Purring Frequencies

The range of frequencies in a cat’s purr have been studied by researchers to better understand their potential effects. Studies have shown that domestic cats tend to purr within a frequency range of 25 to 150 Hertz (Hz) For comparison, the range of human hearing is typically 20 Hz on the low end to 20,000 Hz on the high end. This means the majority of cat purrs fall well within the audible range for humans.

Specifically, most cat purrs contain a dominant frequency between 25-50 Hz according to research This low, rhythmic frequency has been hypothesized to provide various benefits, which we will explore in more detail in the following sections.

Effects on Humans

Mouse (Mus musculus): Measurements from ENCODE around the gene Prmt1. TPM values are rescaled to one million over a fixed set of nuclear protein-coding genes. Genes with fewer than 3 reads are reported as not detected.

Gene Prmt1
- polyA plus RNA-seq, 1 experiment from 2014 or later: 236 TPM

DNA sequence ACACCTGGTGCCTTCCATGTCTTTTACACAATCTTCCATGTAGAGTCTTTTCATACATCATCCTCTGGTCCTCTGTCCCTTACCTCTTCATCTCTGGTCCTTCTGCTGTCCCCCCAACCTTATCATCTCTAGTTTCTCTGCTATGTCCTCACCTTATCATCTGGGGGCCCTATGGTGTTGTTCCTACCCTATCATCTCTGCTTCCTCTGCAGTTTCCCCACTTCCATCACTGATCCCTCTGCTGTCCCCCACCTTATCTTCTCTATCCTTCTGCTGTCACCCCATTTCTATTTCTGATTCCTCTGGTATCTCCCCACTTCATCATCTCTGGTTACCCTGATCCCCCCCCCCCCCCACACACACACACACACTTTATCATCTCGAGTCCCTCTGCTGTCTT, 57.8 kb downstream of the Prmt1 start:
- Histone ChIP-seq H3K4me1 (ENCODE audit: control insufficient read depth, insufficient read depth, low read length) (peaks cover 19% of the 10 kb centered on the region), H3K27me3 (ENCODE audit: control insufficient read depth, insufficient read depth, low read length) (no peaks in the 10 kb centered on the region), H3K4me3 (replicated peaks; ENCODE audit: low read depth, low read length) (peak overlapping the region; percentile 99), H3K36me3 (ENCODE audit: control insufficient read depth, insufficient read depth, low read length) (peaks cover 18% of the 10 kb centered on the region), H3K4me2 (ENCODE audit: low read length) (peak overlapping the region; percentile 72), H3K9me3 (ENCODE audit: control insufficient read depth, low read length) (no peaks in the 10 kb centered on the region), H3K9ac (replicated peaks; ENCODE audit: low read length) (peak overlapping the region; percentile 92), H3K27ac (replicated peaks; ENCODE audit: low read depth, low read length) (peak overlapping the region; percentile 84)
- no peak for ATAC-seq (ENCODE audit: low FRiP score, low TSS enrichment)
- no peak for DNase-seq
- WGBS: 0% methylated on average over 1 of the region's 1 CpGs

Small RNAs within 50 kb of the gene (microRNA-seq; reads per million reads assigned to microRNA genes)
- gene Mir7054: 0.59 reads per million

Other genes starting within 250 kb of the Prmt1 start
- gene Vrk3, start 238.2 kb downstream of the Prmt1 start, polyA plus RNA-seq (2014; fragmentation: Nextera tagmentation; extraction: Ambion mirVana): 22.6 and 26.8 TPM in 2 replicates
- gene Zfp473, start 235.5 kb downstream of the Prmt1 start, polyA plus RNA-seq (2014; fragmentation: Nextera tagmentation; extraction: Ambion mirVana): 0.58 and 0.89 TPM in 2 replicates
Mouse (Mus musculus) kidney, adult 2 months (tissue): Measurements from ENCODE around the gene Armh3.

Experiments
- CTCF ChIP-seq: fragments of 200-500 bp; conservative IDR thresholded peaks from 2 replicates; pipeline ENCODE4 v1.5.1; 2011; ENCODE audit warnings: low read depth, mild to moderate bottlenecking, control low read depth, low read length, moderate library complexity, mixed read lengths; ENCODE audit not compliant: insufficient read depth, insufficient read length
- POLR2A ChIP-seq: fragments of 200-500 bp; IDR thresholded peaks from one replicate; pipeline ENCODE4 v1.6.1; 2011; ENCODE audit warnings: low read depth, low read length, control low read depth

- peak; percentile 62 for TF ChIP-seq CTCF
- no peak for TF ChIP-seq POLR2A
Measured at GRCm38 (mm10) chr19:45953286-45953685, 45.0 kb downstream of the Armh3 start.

studies show cat purrs may lower human blood pressure.

Several studies have explored the potential healing effects of cat purring on humans. A study found that cat purrs may lower blood pressure and decrease anxiety in humans who interact with purring cats. The low frequencies of cat purrs, between 25-50Hz, overlap with frequencies that have been shown to promote bone density and healing.

Research by Dr. Clinton Rubin found that low-frequency vibrations, similar to the frequencies in a cat’s purr, increased bone density and promoted healing of fractures in humans. While the direct effects of a cat’s purr on human health require more research, these findings suggest the vibrations may impart some benefits.

In addition to physical effects, multiple studies have shown psychological benefits of cat purring. Stroking or interacting with a purring cat has been linked to reduced stress and lower blood pressure. The rhythmic nature of purring may have a calming effect, similar to meditation. Cat ownership in general has also been associated with lower stress, anxiety, and loneliness.